From the vantage point of a theater seat, faith is a fragile commodity.
Sure, we’ve entered into the Suspension of Disbelief Contract as audience members, we’ll accept what we are about to experience as our world for the next hour or two. In exchange, the director, playwright and performers create that world with not only their talents but their own willingness to surrender to the material.
But, faith devotion to an idea that we cannot produce in tangible form that’s a tougher circus act to execute.
A pair of plays currently running on Rogue Valley stages turn this notion inside out as their characters walk the high wire between their own certitude and the reality of their situations ... and take their audiences along for the ride.
As shows, “Picasso at the Lapin Agile” and “Summerland” couldn’t be more different in tone and exploration.
“Lapin Agile,” the comedy written by Steve Martin that’s on stage at the Oregon Cabaret Theatre until Nov. 11, gives us Pablo Picasso and Albert Einstein at the cusp of their recognized genius a choice of timing that presents them as relatable characters whose own beliefs in their talents are challenged not only by each other, but by their respective inability to pinpoint why beyond faith they know they are headed toward greatness.
In the midst of a head-to-head duel of certainty, they find common ground in this unable-to-define certainty.
“Before me, artists used to get ideas from the past,” Picasso says. “But, as of this moment, they are coming from the future.”
In agreement, Einstein explains that their respective beliefs are not of the world as it exists.
“We create a system and see if the facts can fit it,” he says. “We are creating a new way of looking at the world.”
“So,” Picasso responds, “you say you’re dreaming the impossible and put it into effect?”
In this moment, the ascending stars celebrate their brotherhood, and the audience (at least the one I was part of) is carried away with the exhilaration of the characters.
Given the luxury of history, we knew this breakthrough would have to come individually (the meeting in the play is a fiction), but to see Picasso and Einstein work through the process lets us in on the moment faith opens the door to discovery.
“Summerland,” presented by the Collaborative Theatre Project through Oct. 31, treats the tracks of faith and belief as trains set on a collision course. Whereas “Lapin Agile” allows its men of science and art to work together, the gothic mystery written by Arlitia Jones pits its protagonists against each other.
Infamous post-Civil War “spirit photographer” William Mumler whose demonstrated belief in the titular place where life extends beyond death drives his motives is challenged by the composite character of lawman Joseph Tooker, who wants to expose Mumler as a fraud but finds himself confronted by his own ghosts.
“The camera reveals what we cannot see,” Mumler tells Tooker, whose duty to expose the truth comes face-to-face with an inability to explain everything that happens around him.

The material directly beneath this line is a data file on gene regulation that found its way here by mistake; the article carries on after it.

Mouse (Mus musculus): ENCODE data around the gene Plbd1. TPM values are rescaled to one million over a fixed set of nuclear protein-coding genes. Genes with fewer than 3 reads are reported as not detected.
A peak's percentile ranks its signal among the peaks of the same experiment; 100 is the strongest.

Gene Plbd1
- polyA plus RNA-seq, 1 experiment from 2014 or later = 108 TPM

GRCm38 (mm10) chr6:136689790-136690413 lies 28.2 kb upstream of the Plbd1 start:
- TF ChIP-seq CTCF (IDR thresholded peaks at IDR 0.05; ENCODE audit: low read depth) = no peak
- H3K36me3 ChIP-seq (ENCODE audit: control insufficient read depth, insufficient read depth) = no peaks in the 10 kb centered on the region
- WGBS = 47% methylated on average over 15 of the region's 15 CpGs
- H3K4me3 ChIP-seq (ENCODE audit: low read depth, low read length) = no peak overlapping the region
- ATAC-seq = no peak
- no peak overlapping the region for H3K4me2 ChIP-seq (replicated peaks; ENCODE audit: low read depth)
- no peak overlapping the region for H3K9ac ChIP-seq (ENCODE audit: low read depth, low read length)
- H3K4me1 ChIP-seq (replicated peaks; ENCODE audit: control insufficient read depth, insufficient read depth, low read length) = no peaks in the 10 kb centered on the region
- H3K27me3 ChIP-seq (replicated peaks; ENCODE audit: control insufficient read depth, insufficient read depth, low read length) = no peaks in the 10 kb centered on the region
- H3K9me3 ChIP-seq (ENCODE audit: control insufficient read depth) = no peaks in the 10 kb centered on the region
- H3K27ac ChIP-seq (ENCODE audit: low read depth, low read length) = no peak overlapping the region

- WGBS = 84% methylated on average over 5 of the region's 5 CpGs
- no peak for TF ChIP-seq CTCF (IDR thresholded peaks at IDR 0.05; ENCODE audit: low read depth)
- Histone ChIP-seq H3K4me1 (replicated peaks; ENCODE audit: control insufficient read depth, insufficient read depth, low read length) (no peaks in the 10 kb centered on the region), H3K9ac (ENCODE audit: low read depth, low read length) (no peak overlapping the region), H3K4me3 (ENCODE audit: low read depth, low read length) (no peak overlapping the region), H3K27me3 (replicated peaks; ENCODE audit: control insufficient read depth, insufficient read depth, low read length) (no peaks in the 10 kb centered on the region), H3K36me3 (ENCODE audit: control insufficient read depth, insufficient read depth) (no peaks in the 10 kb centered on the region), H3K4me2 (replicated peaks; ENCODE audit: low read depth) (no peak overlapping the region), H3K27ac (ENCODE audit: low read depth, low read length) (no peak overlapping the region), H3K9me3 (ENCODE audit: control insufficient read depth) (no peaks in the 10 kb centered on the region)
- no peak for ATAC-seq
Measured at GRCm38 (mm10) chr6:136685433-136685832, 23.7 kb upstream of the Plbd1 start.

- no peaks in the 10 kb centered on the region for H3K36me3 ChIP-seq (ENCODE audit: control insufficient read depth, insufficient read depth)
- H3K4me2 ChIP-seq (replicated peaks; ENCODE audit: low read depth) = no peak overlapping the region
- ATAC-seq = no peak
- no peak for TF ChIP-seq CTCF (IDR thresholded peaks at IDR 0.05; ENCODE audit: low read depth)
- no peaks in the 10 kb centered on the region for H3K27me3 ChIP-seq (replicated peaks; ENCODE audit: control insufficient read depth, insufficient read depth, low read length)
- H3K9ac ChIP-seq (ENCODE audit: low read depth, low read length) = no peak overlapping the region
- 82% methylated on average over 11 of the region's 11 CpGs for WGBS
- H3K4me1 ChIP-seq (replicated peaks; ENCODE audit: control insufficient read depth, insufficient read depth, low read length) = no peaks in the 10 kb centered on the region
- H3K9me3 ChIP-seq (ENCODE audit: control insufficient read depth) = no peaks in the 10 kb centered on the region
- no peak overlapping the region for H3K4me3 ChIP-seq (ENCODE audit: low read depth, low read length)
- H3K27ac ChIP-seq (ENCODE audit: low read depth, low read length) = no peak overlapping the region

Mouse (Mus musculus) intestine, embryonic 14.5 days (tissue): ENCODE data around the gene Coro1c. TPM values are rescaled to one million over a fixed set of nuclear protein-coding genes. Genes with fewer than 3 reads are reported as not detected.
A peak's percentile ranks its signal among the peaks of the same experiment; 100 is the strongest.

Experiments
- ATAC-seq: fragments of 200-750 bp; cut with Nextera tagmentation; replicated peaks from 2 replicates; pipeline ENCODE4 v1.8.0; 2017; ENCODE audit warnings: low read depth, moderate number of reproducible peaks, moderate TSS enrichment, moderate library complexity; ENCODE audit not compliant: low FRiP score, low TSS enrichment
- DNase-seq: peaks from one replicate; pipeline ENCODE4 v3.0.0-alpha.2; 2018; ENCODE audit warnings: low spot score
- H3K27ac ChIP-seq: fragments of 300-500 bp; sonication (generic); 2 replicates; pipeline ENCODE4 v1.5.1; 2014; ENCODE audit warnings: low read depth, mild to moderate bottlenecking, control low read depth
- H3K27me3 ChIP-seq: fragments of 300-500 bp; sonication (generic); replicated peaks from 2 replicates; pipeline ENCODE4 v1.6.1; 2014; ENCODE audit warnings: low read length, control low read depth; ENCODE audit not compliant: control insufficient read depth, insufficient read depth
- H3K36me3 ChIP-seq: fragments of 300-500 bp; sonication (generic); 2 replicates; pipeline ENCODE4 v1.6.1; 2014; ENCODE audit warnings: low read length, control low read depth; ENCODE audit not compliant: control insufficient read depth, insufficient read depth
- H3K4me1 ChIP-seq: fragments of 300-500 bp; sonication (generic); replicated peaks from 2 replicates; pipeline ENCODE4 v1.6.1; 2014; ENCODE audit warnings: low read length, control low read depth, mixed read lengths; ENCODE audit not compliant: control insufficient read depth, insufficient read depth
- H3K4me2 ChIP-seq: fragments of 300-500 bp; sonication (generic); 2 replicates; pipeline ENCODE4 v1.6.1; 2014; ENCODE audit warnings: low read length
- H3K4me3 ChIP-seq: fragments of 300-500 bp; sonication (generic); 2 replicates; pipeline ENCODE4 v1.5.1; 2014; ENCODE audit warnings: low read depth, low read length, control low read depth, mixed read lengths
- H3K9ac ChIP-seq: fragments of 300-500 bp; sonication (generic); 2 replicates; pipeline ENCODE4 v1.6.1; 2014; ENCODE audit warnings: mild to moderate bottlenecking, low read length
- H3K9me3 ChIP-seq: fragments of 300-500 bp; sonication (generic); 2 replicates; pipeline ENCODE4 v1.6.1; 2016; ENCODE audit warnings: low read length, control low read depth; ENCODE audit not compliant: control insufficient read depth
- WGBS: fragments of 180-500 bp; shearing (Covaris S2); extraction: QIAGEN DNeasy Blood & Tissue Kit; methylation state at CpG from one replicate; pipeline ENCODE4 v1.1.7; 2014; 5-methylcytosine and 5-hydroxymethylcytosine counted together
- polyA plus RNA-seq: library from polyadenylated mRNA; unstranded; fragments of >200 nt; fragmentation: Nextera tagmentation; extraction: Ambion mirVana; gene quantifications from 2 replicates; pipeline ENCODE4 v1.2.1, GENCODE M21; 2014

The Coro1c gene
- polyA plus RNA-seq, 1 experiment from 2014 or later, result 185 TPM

Faith itself goes literally on trial in “Summerland” and if we the audience aren’t willing to believe in photographs that include more than their intended subjects, or a valley where fish and birds and even raccoons live with our dearly departed, we still become the play’s impartial jury.
Tooker is unwilling to verify things he cannot see, and uses that narrow focus to explain the existence of fraud. Einstein, his counterpart in “Lapin Agile,” is willing to embrace the unseen through scientifically based curiosity in order to expand the world around him.
It’s this difference that creates a conflict in “Summerland” that doesn’t exist in “Lapin Agile.”
As we dig deeper into Mumler and Tooker’s own civil war, the combatants start to question their grasp of the truth. Mumler’s sly smile after their first meeting is wiped away once a photo emerges with an unexpected (and seemingly impossible) presence standing behind Tooker a “spirit” that shakes the belief system of the closed-minded Chief Marshall.
When the play ends, we the jury file out to come to our own conclusions.
In “Lapin Agile,” we are led on the road to discovery as though we are patrons in the bar in which Picasso and Einstein meet. It’s only when an Elvis Ex Machina appears that their futures are spelled out to them. Those of us along for the ride are more interested in the journey.
When we see a play like “Summerland,” though, we are invited into its questions and left to our own devices. Mumler and Tooker, overwhelmed by their own conceits, have each lost his way with the considerable help of the play’s third point of the triangle, Mumler’s mysterious and predatory wife who manipulates both men with a demonic delight until their foundations are in tatters.
“All I can offer is my belief,” Mumler says after the battle is over, and both have lost.
“That,” Tooker laments, “brings me no comfort.”
Questions without answers. The nature of faith.
Mail Tribune senior designer Robert Galvin, when not in the Uecker Seats at a local theater, can be reached at firstname.lastname@example.org.